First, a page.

Fans were shocked when Jared Leto’s Joker had only about 7 minutes of screen time out of Suicide Squad‘s bloated 123, but Hollywood has a long history of assigning big names to small roles – and it’s not always a bad thing.
Okay, sometimes it’s a bad thing. Brad Pitt was in 12 Years a Slave for only a couple of minutes, just long enough to establish himself as the only nice white guy, but some countries (not naming any names, Italy) really ran with the white guy and blew his big white face up on the posters, relegating the star (and the slave), Chiwetel Ejiofor, to a small corner.
Anne Hathaway shaved her head and followed a life-threatening diet in order to play the part of Fantine in Les Miserables. She had only 15 minutes of screen time, but it was enough to win her an Oscar and shape her career.
Know who did more with even less? Darth Vader. He appeared in the original Star Wars for just about 12 minutes, but he was an instant bad guy icon. His presence is so magnetizing he truly doesn’t need much. What’s a little more head-scratching to me is Boba Fett. I still don’t even know who he is, or if that’s the correct pronoun for this person. And yet I hear about him ALL THE TIME. He’s in the top 5 favourite characters despite being a glorified extra; he manages about 18 minutes across the entire trilogy mind you, and only got that much when fans seemed to really respond. Mark Hamill got second billing in Star Wars: The Force Awakens because Hollywood is a sexist machine. He’s in that movie for about 6 seconds – sneeze and you miss him.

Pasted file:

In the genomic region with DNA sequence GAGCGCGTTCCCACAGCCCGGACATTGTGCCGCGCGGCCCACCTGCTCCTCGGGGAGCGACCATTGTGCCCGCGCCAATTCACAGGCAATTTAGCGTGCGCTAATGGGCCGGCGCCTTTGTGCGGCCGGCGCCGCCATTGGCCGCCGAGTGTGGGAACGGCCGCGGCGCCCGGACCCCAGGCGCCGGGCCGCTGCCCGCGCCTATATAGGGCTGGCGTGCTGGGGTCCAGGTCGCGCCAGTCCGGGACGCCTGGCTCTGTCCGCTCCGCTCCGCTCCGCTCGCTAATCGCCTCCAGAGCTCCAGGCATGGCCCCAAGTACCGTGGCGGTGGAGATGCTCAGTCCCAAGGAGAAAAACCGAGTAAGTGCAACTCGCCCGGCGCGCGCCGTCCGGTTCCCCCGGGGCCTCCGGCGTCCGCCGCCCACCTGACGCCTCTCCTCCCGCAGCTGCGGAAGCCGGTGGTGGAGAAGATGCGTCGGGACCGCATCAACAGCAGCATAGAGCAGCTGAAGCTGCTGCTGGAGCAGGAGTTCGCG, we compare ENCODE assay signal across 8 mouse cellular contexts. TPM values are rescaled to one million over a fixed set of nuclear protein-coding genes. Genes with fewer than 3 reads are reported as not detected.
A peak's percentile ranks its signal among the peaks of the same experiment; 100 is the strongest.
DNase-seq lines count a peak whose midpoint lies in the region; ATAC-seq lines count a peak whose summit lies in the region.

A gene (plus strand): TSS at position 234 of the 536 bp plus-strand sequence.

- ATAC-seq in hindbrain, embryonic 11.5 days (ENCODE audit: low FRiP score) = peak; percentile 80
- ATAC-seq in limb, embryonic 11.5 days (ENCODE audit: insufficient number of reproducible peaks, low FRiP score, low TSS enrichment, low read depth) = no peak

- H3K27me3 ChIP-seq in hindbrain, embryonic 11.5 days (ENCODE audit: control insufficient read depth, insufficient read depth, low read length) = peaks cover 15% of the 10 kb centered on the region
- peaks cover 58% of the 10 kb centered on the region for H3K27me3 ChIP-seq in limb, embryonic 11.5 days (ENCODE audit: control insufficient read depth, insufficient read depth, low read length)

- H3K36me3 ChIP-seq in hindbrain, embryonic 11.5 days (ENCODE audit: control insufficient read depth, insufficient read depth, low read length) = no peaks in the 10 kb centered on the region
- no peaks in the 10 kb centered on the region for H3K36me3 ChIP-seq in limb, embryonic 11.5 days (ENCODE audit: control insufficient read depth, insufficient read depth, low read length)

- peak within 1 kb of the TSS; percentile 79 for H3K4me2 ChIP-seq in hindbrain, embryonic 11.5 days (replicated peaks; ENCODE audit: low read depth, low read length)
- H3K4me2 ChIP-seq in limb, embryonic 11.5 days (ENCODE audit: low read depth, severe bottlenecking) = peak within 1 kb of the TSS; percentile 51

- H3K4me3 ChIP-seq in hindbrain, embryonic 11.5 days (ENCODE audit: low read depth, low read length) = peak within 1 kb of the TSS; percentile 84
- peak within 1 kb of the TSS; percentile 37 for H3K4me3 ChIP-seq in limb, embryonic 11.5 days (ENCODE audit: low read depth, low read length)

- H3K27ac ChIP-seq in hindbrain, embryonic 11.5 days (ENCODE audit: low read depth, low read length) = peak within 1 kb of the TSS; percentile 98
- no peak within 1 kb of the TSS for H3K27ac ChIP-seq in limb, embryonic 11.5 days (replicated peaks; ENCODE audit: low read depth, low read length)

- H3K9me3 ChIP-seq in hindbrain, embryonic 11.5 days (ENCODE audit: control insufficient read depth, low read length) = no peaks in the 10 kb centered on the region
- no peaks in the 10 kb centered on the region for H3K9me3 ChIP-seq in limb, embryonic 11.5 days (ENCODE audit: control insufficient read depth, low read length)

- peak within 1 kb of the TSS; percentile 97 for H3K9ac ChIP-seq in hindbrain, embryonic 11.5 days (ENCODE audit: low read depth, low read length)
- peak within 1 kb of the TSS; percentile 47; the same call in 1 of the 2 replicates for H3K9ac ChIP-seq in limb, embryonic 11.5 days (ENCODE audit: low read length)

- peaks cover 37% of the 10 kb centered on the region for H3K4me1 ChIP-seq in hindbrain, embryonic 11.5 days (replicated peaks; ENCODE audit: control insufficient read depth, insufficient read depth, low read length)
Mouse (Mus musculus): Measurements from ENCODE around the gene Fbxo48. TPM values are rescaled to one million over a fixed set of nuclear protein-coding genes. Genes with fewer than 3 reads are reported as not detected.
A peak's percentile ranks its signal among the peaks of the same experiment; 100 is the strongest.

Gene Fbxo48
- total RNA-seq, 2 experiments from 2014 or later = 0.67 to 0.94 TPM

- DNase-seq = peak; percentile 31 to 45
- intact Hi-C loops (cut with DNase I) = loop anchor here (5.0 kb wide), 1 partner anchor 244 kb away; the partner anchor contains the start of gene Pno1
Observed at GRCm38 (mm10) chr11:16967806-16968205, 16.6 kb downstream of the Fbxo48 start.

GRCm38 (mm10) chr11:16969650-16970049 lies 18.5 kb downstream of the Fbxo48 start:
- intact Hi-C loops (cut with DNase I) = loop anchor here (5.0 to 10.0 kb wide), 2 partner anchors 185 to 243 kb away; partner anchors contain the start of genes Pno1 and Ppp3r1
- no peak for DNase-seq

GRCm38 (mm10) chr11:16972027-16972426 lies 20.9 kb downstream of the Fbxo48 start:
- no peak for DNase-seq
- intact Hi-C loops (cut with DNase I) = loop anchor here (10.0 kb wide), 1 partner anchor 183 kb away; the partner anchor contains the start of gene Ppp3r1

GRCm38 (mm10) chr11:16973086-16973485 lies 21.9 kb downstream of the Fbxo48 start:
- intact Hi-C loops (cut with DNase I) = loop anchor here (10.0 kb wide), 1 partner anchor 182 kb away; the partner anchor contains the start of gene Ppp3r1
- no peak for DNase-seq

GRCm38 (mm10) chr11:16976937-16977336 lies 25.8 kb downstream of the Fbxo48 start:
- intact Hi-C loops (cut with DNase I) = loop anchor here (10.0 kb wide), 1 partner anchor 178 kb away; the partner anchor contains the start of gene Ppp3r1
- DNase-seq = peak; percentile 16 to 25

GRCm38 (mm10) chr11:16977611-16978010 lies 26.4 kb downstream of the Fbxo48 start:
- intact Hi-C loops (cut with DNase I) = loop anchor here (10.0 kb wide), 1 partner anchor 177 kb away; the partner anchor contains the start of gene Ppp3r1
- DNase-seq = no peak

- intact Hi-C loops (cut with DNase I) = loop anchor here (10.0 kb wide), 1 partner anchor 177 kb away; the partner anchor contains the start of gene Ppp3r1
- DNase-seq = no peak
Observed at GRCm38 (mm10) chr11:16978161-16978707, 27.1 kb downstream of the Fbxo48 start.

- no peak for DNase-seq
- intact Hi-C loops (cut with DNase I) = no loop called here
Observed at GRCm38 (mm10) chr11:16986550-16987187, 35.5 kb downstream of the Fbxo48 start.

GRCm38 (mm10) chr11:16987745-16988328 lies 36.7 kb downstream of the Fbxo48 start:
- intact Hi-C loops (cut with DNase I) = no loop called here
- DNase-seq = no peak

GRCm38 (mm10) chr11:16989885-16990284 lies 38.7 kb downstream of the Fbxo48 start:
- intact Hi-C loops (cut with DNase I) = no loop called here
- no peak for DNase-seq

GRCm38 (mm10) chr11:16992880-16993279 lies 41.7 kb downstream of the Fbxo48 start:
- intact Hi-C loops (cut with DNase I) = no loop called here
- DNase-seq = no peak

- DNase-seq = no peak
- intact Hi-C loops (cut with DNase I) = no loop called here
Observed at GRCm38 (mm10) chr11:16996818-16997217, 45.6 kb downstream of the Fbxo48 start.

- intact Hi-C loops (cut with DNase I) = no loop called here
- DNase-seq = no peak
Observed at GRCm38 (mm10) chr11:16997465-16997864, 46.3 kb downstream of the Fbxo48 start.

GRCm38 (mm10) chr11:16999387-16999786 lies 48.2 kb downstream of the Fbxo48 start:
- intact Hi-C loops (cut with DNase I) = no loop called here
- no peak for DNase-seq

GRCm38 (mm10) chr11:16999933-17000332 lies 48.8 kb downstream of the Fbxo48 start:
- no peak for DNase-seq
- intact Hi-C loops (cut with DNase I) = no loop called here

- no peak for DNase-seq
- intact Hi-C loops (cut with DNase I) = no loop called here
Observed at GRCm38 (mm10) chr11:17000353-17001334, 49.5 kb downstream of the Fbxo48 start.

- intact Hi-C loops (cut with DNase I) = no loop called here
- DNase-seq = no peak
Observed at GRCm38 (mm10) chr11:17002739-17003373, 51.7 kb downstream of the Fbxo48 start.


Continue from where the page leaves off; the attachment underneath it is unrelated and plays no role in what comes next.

Beetlejuice is one of Michael Keaton’s most famous roles, and he plays the title character, but he only gets roughly 17 minutes worth of screen time, all told. How crazy is that? But it’s true: he doesn’t appear til quite late in the movie, but boy does he maximize every crazy moment he’s there.
Judi Dench will see your 17 minutes, Michael Keaton, and she’ll raise you: she won a best supporting actress Oscar for only 8 minutes of a role. She played Queen Elizabeth I in Shakespeare in Love and clearly made quite an impression from her modest 6% of the film. Accepting the award, she joked “I feel for eight minutes on the screen, I should only get a little bit of him.” I’m sure that was some consolation to the likes of Lynn Redgrave and Kathy Bates, who lost to her.
Anthony Hopkins only managed to double that screen time when he took on his (arguably) most famous role: Hannibal Lecter in Silence of the Lambs. In just 16 minutes he managed to creep out an entire generation, and caused chianti sales to plummet. Sean Connery was originally approached for the role and turned it out down, which means he lost out on an iconic role, an Oscar, a big day, and sequel opportunities.
There was a lot about the movie Doubt that got under my skin, but Viola Davis’s 5-8 minutes were consistently under there. She plays the mother of a young boy who may or may not have been molested by a priest. She goes toe to toe with Meryl Streep and doesn’t just hold her own – she steals the scene, earning a supporting actress nomination to boot.
5-8 minutes? Bah! Ned Beatty earned his best supporting actor nomination in under 6. He had one riveting scene in Network, which he shot in a single day, but it sure had us glued to our seats.
Beatrice Straight shaves about 13 seconds off Beatty’s time with her Oscar win for her work in the same movie. As William Holden’s poor, wretched wife in Network, Straight made quite an impact, stealing away the record for least screen time for an Oscar win from Gloria Grahame, who took a leisurely 9 and a half minutes to earn hers for The Band and the Beautiful.
It seems as thought it might be difficult for anyone to earn an Oscar with a sub – 5 minute role, but who knows: has anyone actually racked up Michelle Williams’ screen time in Manchester By the Sea? It’s not a whole lot more, I’m guessing. But the truth is, someone came close: Hermione Baddeley was nominated for best supporting actress for just 2 minutes and 20 seconds worth of screen time in Room at the Top, in 1960. The bar’s been set: who will be the first to duck under it successfully?
What’s your favourite tiny role? Matthew McConaughey in The Wolf of Wall Street? Tom Cruise in Tropic Thunder? Daniel Craig in The Force Awakens?